This fall, weather reminded us that our crop isn’t made until it is in the bin. Between the hailstorm in late September in parts of Butler, Platte and Colfax counties that shattered soybeans before harvest and wind that affected corn around the area, there is a lot of grain left on the ground. So, how does this change our management for next year?

First off, think about a bushel of soybeans. One bushel of soybeans contains roughly 3.25 pounds of nitrogen and .8 pounds of phosphate, plus other nutrients like potassium and sulfur. Now think about the hailed area that had over 40 bushels of soybeans on the ground. That is 130 pounds of nitrogen and 30 pounds of phosphate. Should we change our fertilizer rate to account for these nutrients and if so how much?

On the nitrogen side, the research is limited so we don’t have a definitive answer for how much of the nitrogen will be available to next year’s corn crop. There was an on-farm study done in 2011 following a hailstorm at the ENREC near Mead that happened in October 2010. Five replications of 0, 60 and 100 pounds of nitrogen resulted in the following yields for dryland corn, 152, 178 and 179 bushels. An irrigated study with only two replications showed the best economic return when only 60 pounds of nitrogen was applied, resulting in a yield of 199 bushels. Additional nitrogen increased yields slightly, but not enough to pay for the extra fertilizer expense. Other nutrients like phosphorus should be released to the crop as the soybeans break down during the growing season. So, take a look at your rate and think about cutting back some on your nitrogen and phosphorus rate if you had a lot of soybeans on the ground this fall.

On the corn side, think hard about how you are going to manage volunteer corn next year. Grazing or baling fields should help reduce the amount of corn, but there are still going to be plenty of kernels left to germinate next year. Tillage may help get some to germinate earlier, but at the same time it may just spread seed around more and create a bigger challenge compared to clumps from intact ears with a no-till situation. The large amounts of corn out there are going to make corn on corn challenging on some fields unless the trait package allows for a herbicide to spray out the volunteer. Therefore, rotation to a different crop may be the best option. Also, plan on likely having to spray earlier and more often for volunteer control.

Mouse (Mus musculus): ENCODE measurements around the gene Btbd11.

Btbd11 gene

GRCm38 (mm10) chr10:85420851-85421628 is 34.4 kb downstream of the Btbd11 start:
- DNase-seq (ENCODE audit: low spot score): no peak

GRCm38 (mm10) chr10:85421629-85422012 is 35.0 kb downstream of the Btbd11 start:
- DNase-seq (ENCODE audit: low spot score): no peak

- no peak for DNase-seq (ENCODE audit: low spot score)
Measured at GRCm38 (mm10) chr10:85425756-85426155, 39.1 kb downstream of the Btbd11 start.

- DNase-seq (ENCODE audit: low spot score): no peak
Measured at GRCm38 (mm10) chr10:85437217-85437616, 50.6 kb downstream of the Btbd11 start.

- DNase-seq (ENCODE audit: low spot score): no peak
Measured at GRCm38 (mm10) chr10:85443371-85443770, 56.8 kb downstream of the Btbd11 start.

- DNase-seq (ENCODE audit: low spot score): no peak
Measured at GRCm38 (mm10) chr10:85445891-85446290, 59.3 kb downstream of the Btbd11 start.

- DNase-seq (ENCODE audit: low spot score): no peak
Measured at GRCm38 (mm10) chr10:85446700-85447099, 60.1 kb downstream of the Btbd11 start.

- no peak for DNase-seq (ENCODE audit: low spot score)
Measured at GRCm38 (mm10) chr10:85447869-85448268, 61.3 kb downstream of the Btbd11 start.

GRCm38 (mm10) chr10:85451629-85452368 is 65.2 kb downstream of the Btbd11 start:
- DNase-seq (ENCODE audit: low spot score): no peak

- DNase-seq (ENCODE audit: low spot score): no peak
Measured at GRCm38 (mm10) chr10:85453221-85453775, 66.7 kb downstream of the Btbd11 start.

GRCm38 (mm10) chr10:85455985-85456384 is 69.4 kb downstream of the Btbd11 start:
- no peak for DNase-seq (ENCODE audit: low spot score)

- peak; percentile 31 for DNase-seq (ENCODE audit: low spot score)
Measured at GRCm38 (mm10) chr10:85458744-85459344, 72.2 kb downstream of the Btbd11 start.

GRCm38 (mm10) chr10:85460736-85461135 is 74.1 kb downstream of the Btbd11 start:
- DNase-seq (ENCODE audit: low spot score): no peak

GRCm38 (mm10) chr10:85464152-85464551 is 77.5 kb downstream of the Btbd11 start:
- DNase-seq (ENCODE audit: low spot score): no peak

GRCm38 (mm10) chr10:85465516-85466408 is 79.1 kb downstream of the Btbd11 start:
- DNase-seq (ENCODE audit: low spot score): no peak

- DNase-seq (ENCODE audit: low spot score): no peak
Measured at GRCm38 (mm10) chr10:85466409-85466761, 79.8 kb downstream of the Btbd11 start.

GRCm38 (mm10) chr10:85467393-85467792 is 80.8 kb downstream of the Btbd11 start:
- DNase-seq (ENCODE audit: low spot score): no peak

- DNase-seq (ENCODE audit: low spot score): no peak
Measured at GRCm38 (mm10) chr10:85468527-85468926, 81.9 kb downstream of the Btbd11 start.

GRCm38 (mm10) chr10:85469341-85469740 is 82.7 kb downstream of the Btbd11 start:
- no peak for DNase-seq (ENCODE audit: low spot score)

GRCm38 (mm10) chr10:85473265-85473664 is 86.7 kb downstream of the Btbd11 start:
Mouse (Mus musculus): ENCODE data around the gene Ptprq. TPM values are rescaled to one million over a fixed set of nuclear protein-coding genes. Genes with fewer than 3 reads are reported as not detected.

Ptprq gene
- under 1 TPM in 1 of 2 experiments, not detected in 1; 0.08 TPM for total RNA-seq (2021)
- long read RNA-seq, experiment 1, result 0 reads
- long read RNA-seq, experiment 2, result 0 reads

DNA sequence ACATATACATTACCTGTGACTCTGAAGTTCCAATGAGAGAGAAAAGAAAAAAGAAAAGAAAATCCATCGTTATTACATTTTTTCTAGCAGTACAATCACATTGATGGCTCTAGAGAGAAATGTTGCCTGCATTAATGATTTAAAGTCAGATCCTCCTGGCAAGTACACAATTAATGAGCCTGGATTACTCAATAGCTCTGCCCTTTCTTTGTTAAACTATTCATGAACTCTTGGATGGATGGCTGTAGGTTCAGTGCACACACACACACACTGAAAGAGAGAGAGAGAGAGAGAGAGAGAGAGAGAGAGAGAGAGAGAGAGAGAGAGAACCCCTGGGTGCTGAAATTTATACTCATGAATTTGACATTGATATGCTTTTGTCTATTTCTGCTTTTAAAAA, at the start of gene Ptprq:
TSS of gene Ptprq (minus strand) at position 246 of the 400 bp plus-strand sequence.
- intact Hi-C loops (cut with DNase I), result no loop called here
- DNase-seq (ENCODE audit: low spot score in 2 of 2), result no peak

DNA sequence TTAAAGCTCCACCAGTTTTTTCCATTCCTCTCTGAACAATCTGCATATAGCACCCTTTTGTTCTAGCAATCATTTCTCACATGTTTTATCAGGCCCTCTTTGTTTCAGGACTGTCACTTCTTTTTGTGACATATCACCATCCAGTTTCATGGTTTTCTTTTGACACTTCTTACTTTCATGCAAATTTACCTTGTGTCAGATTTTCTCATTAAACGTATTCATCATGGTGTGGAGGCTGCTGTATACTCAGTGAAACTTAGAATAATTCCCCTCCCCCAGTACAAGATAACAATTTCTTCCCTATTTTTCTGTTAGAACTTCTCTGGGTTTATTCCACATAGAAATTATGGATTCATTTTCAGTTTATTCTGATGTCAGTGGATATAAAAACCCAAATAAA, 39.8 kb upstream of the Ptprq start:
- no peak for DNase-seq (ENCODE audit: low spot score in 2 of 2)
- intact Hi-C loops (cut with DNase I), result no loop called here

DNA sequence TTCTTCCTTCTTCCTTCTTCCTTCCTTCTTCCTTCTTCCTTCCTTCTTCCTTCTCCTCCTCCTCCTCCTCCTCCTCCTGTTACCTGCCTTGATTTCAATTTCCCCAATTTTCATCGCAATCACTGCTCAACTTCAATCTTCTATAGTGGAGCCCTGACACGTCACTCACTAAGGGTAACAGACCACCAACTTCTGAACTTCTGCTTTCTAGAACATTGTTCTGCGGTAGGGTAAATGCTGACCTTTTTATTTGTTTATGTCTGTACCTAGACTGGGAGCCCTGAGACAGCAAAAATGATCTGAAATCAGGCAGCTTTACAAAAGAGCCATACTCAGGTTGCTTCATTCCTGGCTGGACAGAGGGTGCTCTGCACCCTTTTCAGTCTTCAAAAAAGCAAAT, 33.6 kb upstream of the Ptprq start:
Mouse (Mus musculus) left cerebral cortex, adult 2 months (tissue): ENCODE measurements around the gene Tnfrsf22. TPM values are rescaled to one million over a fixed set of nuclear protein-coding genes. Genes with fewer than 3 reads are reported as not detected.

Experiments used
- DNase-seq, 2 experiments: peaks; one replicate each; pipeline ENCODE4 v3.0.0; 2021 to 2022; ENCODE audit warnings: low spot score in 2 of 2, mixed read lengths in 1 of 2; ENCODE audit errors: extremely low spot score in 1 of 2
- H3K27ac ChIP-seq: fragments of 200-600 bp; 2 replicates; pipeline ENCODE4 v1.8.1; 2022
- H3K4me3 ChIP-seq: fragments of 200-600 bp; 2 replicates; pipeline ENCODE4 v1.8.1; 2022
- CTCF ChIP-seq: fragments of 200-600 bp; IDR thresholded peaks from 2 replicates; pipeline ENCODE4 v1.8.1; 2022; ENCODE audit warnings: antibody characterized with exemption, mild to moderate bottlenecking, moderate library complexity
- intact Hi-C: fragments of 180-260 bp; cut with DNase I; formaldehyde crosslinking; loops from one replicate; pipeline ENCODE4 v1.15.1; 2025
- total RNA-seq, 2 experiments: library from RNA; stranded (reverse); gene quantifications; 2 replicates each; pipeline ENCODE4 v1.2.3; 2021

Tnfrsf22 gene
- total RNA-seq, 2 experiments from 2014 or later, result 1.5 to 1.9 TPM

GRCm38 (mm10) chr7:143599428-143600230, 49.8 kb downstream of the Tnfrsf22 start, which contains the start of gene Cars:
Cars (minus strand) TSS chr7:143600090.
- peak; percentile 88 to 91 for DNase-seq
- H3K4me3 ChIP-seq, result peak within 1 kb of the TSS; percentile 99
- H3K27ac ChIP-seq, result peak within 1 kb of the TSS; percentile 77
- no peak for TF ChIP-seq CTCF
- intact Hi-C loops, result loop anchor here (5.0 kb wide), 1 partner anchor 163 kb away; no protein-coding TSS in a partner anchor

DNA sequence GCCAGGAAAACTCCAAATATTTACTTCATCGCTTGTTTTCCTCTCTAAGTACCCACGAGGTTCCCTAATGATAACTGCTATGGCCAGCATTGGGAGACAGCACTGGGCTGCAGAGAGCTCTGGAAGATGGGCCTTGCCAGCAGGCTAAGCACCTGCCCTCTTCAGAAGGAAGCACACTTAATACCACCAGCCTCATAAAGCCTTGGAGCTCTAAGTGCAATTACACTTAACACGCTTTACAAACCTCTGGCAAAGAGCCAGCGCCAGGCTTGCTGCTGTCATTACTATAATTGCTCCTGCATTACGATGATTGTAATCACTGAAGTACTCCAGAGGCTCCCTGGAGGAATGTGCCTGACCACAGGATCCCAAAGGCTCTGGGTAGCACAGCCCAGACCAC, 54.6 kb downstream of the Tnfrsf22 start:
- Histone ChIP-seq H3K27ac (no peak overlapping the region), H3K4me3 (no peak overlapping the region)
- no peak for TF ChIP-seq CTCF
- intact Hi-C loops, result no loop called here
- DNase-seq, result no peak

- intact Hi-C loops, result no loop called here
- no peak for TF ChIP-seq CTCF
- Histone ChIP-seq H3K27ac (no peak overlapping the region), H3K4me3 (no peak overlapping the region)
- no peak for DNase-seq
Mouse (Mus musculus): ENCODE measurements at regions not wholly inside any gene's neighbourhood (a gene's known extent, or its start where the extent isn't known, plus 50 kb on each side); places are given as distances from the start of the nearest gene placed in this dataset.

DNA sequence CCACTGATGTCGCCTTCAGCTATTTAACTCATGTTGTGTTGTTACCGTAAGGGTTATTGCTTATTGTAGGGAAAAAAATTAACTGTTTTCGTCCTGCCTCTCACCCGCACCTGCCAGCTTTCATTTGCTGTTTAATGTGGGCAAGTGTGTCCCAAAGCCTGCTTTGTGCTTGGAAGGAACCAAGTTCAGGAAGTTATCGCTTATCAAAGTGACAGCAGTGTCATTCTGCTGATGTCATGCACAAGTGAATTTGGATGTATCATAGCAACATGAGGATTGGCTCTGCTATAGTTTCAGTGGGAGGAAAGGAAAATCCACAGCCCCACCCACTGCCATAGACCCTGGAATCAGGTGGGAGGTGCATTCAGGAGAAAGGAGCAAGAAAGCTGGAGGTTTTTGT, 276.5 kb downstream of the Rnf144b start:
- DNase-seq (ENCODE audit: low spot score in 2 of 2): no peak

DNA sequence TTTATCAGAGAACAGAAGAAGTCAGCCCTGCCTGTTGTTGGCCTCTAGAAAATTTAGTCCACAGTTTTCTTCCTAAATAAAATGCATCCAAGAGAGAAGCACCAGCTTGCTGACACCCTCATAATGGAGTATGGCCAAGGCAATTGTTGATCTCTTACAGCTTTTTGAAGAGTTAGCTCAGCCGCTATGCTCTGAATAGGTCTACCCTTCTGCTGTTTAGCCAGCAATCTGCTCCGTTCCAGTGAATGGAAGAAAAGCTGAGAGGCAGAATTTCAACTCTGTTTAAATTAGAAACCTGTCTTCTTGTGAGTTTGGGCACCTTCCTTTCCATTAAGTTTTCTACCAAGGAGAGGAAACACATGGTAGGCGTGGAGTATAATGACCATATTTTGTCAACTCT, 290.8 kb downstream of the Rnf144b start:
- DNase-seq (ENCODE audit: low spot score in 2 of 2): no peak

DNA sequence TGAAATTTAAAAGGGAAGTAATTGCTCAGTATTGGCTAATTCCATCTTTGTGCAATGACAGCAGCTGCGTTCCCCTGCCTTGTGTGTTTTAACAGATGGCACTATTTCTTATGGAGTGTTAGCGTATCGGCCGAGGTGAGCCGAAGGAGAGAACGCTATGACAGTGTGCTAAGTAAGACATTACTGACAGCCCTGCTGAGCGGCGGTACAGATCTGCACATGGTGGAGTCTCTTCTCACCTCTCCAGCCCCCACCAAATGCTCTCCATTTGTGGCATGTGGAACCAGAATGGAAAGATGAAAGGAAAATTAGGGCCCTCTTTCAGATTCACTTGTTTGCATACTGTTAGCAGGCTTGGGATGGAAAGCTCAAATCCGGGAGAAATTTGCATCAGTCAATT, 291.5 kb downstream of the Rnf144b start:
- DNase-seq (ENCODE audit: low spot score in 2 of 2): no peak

Have you looked in your billfold lately at your pesticide license? If yours expires in 2018 and you need to recertify your private pesticide license, or if you want to learn more about area agronomic topics, be sure to plan on attending the Confronting Cropping Challenges meetings that will be held Dec. 14 in Pender, Dec. 18 in Stanton, Dec. 19 in Tekamah and Dec. 21 in Fremont. For more information, go to croptechcafe.org/ccc. Additional opportunities for pesticide training will be available in the area in February through April, so stay tuned for those dates.

For more information or assistance, please contact Aaron Nygren, Extension educator, Nebraska Extension in Colfax County, by phone at 402-352-3821 or email at anygren2@unl.edu or visit the croptechcafe.org website for more regional cropping information.

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